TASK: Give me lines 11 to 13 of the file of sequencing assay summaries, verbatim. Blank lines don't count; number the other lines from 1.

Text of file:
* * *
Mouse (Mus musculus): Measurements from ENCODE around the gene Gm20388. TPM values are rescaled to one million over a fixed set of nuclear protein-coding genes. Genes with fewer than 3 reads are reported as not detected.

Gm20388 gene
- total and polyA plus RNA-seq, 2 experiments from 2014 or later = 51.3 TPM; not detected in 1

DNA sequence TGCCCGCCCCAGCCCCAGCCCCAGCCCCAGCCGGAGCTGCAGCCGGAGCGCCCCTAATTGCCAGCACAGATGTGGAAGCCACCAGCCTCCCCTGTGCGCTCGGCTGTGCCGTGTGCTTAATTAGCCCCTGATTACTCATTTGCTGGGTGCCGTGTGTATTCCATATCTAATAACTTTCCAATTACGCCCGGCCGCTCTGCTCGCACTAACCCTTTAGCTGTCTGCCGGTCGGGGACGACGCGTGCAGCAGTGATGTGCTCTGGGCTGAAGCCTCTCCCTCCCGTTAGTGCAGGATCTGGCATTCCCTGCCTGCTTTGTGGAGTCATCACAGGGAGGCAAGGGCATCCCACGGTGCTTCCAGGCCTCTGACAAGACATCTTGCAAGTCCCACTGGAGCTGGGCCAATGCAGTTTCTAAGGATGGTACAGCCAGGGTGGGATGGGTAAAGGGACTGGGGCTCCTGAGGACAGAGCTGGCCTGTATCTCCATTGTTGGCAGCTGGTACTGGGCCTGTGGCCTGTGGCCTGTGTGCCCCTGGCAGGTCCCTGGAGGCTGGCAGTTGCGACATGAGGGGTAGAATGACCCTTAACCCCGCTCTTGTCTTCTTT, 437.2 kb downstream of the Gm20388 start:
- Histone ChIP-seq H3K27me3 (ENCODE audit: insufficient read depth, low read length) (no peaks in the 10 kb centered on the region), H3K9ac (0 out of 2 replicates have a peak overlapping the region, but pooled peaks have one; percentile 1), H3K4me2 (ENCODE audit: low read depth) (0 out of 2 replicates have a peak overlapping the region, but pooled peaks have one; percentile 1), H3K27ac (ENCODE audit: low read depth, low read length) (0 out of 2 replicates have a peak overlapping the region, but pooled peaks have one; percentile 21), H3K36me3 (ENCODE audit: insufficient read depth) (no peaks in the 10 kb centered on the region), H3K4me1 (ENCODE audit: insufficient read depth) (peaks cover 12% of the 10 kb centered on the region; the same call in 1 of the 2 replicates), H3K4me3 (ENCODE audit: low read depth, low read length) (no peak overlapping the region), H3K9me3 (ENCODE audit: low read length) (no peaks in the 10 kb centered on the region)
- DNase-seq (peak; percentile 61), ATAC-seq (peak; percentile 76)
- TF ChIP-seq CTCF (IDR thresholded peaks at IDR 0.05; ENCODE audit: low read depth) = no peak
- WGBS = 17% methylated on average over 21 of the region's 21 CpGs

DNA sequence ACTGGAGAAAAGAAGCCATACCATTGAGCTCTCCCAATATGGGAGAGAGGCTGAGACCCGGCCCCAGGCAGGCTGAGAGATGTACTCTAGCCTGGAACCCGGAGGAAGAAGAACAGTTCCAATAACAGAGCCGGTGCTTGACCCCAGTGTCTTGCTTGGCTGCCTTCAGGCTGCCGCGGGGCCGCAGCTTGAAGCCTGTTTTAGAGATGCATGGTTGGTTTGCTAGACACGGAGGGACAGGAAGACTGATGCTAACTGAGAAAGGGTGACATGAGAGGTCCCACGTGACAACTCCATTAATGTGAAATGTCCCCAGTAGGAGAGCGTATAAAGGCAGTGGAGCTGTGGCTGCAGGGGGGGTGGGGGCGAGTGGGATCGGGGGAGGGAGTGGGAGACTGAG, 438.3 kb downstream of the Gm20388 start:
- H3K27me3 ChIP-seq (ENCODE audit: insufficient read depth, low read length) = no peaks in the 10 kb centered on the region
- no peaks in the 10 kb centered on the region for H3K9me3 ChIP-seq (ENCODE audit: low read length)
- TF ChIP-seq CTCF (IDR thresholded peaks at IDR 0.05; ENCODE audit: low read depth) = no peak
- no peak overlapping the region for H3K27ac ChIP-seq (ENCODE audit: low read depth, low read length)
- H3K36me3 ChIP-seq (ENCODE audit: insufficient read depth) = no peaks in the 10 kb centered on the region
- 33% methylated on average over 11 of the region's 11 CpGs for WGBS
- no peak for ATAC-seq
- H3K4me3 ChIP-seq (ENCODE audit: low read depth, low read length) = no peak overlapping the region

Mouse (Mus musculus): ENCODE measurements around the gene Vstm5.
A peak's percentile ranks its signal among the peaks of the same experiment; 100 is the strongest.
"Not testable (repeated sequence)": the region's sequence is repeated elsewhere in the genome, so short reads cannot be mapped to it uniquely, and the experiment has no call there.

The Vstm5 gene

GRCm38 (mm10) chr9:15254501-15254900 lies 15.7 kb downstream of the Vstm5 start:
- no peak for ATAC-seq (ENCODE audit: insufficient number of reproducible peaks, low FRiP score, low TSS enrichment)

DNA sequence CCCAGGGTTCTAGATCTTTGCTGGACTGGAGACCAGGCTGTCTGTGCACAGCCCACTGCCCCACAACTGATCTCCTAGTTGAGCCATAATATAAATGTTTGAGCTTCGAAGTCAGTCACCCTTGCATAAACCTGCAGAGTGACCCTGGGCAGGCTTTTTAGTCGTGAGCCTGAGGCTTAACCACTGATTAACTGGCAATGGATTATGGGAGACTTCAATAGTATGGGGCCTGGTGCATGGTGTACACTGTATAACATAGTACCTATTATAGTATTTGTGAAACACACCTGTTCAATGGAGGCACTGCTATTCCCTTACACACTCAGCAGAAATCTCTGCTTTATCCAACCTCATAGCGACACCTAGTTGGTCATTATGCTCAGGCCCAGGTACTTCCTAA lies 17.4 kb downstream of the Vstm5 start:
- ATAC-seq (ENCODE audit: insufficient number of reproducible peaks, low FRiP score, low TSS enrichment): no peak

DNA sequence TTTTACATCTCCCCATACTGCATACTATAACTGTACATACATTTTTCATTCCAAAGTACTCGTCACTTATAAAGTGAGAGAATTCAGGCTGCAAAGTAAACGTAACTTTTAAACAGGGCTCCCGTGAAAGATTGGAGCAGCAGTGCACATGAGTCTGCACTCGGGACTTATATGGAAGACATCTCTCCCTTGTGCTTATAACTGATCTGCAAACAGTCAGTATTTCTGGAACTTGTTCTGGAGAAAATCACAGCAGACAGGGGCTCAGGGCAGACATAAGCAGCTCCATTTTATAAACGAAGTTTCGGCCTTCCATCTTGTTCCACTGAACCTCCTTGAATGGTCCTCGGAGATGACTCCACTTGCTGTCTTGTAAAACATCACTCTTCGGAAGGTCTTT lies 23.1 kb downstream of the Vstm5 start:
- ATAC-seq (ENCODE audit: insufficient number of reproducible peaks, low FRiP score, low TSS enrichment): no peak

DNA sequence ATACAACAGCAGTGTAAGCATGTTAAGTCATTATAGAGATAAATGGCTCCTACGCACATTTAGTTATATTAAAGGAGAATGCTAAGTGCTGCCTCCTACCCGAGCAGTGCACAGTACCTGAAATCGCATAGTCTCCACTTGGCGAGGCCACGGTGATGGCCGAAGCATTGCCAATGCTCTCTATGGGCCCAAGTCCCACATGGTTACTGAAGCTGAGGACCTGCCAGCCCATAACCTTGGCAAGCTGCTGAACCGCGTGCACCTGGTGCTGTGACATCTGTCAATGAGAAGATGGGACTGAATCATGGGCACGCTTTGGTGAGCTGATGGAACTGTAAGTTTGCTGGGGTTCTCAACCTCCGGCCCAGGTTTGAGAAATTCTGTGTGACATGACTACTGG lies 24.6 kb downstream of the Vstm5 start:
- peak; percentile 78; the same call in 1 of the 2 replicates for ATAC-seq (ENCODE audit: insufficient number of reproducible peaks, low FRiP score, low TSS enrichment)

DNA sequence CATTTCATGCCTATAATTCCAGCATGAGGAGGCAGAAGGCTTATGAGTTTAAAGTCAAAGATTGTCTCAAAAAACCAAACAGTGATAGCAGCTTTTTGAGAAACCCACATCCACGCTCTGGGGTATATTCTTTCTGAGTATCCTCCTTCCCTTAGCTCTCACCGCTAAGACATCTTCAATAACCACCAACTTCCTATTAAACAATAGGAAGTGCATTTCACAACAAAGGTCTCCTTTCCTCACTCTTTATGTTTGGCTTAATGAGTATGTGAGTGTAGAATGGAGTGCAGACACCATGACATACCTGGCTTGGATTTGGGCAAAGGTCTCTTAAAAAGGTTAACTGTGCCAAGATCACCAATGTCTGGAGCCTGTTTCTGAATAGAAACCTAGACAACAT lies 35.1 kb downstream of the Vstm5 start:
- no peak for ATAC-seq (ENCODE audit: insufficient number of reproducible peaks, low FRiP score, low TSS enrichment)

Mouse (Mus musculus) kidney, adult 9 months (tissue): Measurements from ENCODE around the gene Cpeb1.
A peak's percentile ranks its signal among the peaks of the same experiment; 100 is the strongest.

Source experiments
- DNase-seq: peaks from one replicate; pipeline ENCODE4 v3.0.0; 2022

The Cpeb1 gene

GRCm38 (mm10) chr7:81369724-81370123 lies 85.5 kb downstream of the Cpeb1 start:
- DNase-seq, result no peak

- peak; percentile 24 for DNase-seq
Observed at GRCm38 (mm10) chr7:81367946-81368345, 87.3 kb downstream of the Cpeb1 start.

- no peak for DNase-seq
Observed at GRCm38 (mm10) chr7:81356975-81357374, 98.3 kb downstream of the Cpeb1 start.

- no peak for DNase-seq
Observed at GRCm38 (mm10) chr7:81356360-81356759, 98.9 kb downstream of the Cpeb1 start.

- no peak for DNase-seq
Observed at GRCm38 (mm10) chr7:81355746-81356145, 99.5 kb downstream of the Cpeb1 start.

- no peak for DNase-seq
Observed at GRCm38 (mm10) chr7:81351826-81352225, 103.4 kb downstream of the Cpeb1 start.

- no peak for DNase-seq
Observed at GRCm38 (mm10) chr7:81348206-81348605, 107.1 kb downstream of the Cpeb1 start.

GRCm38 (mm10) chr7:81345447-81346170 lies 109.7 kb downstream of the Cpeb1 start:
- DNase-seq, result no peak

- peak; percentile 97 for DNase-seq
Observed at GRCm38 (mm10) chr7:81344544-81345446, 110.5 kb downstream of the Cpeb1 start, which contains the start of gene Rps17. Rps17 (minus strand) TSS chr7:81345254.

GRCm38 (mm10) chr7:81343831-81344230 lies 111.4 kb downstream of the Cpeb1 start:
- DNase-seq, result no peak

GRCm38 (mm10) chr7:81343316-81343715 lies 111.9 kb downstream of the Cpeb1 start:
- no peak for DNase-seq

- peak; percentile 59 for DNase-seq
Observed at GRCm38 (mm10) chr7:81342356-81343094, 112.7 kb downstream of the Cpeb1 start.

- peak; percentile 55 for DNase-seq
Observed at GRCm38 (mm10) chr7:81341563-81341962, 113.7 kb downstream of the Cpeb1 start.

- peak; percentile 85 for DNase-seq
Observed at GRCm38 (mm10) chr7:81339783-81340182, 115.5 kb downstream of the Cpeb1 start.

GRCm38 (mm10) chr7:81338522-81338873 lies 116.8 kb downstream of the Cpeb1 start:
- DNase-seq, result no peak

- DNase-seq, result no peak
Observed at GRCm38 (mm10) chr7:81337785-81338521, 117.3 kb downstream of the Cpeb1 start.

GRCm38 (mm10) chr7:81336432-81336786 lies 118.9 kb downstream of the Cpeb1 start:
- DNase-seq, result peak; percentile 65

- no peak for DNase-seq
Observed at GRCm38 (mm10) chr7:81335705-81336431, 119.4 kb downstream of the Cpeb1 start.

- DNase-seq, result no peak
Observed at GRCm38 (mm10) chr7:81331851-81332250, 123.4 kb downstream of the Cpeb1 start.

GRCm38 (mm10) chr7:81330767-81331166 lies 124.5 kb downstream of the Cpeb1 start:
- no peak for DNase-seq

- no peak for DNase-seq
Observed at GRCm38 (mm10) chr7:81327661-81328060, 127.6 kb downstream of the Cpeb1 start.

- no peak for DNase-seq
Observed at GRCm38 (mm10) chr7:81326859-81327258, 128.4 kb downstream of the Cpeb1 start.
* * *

- no peaks in the 10 kb centered on the region for H3K9me3 ChIP-seq (ENCODE audit: low read length)
- TF ChIP-seq CTCF (IDR thresholded peaks at IDR 0.05; ENCODE audit: low read depth) = no peak
- no peak overlapping the region for H3K27ac ChIP-seq (ENCODE audit: low read depth, low read length)